Music Publisher Drops Key Claim in 'Y.M.C.A.' Copyright Termination Lawsuit

The development comes in an important case involving a songwriter's ability to terminate a copyright grant.
Clinton Wallace/Globe Photos/

As Victor Willis, the original lead singer of the Village People, fights to regain control over his share of the copyright credit for 32 of the band's songs, including the hit "Y.M.C.A.," the music publisher Can't Stop Music has withdrawn an important claim that the songs were works made for hire. The development came at an oral hearing on Tuesday in a closely-watched case that will determine the validity of Willis' termination notices to the music publisher.

A judge will soon rule on whether to dismiss the music publisher's lawsuit against Willis. The plaintiff is seeking a declaration in California federal court that songs created by multiple authors can't be terminated by a single co-author.

But the plaintiff has dropped one of its claims -- that the songs were works made for hire. This is an important distinction because if Willis was deemed to be the music publisher's employee at the time of creation, under U.S. copyright law, he wouldn't technically be the "author."

Willis' side is presenting the development as a big victory.

 "The work for hire issue is expected to be the main argument by record companies and publishers against artists seeking to terminate," says Linda Smythe, a publicist for Willis. "Essentially, the publishers had no choice but to cave on the issue of work for hire and they did so by dismissing that part of their claim."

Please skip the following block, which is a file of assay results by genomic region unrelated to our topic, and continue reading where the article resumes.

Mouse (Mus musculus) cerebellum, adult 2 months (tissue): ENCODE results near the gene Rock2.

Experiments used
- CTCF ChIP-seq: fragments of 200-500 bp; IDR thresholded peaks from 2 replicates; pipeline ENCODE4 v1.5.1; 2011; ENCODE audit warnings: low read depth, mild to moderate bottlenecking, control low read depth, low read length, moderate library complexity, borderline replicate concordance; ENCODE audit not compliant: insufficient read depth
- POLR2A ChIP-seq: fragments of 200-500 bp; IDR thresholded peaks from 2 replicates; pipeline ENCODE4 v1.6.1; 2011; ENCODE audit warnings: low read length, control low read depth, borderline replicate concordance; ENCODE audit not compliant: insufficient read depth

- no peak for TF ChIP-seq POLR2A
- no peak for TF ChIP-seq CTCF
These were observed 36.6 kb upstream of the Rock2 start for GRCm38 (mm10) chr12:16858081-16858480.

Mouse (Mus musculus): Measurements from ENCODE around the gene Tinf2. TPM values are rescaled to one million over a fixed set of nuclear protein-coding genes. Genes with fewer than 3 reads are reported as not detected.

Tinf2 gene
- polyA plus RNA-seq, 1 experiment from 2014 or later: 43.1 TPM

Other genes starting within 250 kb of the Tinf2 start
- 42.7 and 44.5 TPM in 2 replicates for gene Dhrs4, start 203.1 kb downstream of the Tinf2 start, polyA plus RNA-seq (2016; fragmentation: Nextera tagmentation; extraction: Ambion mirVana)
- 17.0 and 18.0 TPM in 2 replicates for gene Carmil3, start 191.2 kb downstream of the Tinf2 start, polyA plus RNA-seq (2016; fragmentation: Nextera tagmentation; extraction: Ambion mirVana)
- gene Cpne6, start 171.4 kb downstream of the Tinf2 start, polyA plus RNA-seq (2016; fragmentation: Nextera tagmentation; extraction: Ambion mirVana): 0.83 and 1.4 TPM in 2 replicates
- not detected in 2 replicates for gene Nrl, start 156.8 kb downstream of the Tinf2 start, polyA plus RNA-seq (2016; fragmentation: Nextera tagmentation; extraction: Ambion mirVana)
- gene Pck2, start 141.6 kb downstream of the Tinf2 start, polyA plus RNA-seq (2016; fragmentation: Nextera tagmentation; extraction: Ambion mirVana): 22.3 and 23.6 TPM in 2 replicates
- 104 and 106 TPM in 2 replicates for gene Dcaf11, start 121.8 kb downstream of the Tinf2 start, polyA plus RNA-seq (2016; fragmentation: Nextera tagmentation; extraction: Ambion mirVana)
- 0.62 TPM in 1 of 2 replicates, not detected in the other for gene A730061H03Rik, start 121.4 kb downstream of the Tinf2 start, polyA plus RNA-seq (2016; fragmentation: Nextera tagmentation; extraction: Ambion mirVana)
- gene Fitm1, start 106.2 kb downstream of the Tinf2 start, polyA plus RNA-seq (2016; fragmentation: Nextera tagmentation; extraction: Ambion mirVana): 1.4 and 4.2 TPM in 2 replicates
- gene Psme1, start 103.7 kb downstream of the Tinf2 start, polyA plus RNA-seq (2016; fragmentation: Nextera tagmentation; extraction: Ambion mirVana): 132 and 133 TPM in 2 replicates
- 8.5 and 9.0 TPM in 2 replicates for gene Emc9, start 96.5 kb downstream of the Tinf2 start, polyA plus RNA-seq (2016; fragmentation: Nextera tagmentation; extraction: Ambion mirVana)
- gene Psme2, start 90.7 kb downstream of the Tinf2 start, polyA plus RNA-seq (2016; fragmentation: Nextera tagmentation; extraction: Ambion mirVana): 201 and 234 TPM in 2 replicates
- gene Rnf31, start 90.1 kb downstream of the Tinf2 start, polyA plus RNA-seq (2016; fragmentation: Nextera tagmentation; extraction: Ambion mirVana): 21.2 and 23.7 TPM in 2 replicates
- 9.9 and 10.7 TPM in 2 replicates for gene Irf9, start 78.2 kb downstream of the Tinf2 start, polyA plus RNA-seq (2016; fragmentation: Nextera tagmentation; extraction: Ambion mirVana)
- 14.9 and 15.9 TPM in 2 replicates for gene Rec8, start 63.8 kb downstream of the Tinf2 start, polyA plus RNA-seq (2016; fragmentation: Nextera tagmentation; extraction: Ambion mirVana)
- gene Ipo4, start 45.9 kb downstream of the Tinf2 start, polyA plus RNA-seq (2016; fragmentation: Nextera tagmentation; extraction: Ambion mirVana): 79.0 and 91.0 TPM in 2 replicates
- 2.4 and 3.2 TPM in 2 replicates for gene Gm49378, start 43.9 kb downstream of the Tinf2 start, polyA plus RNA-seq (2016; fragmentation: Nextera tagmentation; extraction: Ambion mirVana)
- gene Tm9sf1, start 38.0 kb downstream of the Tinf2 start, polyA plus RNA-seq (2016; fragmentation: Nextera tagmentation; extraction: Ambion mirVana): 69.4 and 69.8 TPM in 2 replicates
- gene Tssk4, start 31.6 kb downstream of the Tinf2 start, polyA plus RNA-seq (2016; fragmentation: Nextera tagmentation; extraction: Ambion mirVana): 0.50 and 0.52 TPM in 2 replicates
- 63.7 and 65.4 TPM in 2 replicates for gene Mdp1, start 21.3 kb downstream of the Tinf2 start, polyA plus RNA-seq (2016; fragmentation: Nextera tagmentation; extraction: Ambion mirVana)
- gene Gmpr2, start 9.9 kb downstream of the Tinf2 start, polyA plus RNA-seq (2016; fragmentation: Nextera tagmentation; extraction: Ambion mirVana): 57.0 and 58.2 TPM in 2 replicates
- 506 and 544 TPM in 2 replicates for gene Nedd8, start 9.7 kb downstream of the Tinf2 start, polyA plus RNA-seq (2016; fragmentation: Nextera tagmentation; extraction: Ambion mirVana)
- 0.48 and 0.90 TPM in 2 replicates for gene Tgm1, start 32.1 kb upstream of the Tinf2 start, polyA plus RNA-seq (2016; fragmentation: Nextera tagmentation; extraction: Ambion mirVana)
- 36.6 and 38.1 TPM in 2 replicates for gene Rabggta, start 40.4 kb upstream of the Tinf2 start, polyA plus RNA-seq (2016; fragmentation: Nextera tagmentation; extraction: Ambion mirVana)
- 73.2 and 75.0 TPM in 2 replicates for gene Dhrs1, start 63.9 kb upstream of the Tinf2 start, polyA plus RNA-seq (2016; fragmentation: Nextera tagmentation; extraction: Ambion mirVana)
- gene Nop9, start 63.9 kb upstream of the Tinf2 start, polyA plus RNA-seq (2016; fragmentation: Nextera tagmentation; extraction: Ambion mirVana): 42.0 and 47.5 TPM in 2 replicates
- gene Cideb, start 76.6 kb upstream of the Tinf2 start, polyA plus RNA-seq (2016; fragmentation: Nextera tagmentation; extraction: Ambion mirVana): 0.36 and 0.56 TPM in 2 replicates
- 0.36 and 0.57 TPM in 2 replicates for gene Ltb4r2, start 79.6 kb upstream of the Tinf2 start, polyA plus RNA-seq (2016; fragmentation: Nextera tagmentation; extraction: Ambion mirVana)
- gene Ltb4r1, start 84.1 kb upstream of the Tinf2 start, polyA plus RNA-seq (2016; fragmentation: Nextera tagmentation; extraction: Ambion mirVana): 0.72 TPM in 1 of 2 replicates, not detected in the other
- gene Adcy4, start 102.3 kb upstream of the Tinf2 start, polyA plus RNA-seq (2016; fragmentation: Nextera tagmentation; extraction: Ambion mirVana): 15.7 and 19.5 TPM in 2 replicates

Robert Besser, attorney for the publisher, disputes that it was a "cave."

"The reason for the withdrawal is that all of the original copyright filings answered 'no' to the question on the form that asked whether it was a work for hire," he says. "But for that fact, we would have proved the work for hire allegations."

The development might represent a victory for Willis, but perhaps not for the many other musicians who are attempting their own terminations.

For example, Michael Robertson, founder of MP3Tunes, facing its own legal battles, recently posted a list of musicians whose sound recordings appear to have been registered as works for hire by EMI. The artists include big names like Beastie Boys, Frank Sinatra, Pink Floyd, and R.E.M.

In other words, if it's true that Can't Stop withdrew the "work for hire" argument merely because of the details of the copyright registration, it could be a somewhat unique instance and wouldn't preclude other publishers and record labels from making the argument in future cases.

Still, it's good news for Willis and he could find out soon whether a judge will reject the publisher's other arguments.


Twitter: @eriqgardner